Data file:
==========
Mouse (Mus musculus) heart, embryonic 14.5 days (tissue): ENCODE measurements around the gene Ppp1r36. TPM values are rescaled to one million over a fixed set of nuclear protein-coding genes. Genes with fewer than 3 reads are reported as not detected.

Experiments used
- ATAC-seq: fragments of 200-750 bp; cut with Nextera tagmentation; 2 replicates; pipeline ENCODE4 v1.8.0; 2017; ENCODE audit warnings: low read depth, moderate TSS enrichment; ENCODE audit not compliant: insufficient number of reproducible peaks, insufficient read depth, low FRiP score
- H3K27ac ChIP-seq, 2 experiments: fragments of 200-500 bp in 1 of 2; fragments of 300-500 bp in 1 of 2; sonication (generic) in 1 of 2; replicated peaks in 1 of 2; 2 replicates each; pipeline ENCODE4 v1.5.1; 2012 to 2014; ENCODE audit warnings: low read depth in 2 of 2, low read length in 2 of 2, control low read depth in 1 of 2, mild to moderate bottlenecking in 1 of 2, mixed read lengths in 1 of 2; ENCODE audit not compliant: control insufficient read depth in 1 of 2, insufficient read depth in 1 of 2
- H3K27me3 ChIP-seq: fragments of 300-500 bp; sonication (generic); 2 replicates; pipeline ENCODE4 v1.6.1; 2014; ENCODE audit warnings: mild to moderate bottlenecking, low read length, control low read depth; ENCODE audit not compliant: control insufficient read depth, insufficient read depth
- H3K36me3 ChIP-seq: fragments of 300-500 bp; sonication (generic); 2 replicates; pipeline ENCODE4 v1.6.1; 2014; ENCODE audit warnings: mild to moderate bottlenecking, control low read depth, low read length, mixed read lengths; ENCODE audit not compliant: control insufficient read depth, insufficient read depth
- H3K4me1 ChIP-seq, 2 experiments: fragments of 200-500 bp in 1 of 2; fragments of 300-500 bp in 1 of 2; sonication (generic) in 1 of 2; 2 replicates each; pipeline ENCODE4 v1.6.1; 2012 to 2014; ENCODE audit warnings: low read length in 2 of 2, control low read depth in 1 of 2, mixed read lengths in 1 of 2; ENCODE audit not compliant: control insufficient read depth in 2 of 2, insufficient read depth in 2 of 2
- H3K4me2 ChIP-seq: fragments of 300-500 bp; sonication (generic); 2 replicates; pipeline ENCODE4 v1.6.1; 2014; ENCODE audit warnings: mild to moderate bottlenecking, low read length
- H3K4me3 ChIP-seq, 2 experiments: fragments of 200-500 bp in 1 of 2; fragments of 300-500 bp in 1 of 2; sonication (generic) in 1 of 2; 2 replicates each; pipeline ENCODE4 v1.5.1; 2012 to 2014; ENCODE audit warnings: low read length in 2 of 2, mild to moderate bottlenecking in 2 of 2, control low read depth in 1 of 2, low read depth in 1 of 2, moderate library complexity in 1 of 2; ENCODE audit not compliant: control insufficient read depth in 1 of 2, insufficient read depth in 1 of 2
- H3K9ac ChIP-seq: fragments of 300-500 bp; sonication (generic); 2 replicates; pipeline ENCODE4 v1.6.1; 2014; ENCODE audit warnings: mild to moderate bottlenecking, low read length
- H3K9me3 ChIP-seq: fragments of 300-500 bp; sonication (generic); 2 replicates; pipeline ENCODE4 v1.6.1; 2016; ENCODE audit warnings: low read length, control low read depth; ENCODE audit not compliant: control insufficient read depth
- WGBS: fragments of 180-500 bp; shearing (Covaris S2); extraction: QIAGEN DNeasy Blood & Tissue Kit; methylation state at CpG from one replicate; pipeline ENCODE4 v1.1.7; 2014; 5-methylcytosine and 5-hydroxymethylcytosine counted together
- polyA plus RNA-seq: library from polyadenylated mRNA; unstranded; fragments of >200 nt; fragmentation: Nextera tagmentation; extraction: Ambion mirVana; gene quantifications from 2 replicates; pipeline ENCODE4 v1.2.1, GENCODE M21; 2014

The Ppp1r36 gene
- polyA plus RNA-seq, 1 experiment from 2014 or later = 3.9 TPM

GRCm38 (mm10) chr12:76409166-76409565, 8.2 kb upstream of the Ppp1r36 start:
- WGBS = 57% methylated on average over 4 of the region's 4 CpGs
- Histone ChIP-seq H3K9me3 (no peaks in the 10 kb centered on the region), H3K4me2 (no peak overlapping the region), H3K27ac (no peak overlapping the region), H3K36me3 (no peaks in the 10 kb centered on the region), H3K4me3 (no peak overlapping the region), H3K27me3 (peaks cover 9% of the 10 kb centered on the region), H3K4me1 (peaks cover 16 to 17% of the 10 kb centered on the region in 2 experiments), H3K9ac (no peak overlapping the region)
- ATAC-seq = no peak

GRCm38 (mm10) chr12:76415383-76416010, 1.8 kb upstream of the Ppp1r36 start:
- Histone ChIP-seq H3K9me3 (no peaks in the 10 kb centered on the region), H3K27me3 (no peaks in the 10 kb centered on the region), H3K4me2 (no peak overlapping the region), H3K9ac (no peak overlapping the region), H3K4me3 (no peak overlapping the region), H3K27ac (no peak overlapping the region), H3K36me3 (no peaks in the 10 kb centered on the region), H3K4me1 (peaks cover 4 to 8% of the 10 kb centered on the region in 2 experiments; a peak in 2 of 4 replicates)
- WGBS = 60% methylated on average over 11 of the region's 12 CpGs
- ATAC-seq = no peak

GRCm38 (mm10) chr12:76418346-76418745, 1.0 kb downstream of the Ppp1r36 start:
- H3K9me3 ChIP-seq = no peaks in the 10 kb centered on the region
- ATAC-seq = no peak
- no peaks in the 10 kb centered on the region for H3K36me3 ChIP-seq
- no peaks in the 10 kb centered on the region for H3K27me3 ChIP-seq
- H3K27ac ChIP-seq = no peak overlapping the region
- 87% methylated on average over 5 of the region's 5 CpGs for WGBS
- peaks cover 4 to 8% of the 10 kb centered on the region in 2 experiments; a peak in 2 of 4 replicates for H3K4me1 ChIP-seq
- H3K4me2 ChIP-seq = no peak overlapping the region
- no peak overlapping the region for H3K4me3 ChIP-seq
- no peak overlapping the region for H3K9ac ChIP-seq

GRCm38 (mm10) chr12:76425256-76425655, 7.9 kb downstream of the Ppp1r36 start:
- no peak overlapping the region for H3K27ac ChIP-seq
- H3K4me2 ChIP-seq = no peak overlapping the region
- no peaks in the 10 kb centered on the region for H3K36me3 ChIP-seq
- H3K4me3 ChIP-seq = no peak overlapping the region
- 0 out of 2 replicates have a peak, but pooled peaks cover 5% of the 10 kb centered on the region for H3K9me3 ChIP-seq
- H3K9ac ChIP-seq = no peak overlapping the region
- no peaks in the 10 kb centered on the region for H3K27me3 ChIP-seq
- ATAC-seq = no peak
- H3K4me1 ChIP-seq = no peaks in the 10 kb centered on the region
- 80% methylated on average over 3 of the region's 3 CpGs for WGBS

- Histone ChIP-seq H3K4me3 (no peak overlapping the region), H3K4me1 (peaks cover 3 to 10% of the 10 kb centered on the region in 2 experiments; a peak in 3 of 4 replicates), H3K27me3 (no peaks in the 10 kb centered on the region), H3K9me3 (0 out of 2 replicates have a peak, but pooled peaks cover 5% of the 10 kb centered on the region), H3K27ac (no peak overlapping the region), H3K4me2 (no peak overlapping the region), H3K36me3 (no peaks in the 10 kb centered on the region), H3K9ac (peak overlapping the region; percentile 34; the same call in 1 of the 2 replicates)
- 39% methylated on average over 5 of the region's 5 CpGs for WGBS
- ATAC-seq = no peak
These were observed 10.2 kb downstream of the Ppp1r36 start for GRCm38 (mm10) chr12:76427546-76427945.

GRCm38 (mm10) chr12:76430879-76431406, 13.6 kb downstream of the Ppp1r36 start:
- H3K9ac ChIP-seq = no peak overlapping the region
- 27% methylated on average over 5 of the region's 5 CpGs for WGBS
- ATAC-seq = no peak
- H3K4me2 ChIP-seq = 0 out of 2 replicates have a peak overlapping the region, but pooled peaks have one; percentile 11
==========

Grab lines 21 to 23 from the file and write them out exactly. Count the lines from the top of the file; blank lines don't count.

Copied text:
- Histone ChIP-seq H3K9me3 (no peaks in the 10 kb centered on the region), H3K27me3 (no peaks in the 10 kb centered on the region), H3K4me2 (no peak overlapping the region), H3K9ac (no peak overlapping the region), H3K4me3 (no peak overlapping the region), H3K27ac (no peak overlapping the region), H3K36me3 (no peaks in the 10 kb centered on the region), H3K4me1 (peaks cover 4 to 8% of the 10 kb centered on the region in 2 experiments; a peak in 2 of 4 replicates)
- WGBS = 60% methylated on average over 11 of the region's 12 CpGs
- ATAC-seq = no peak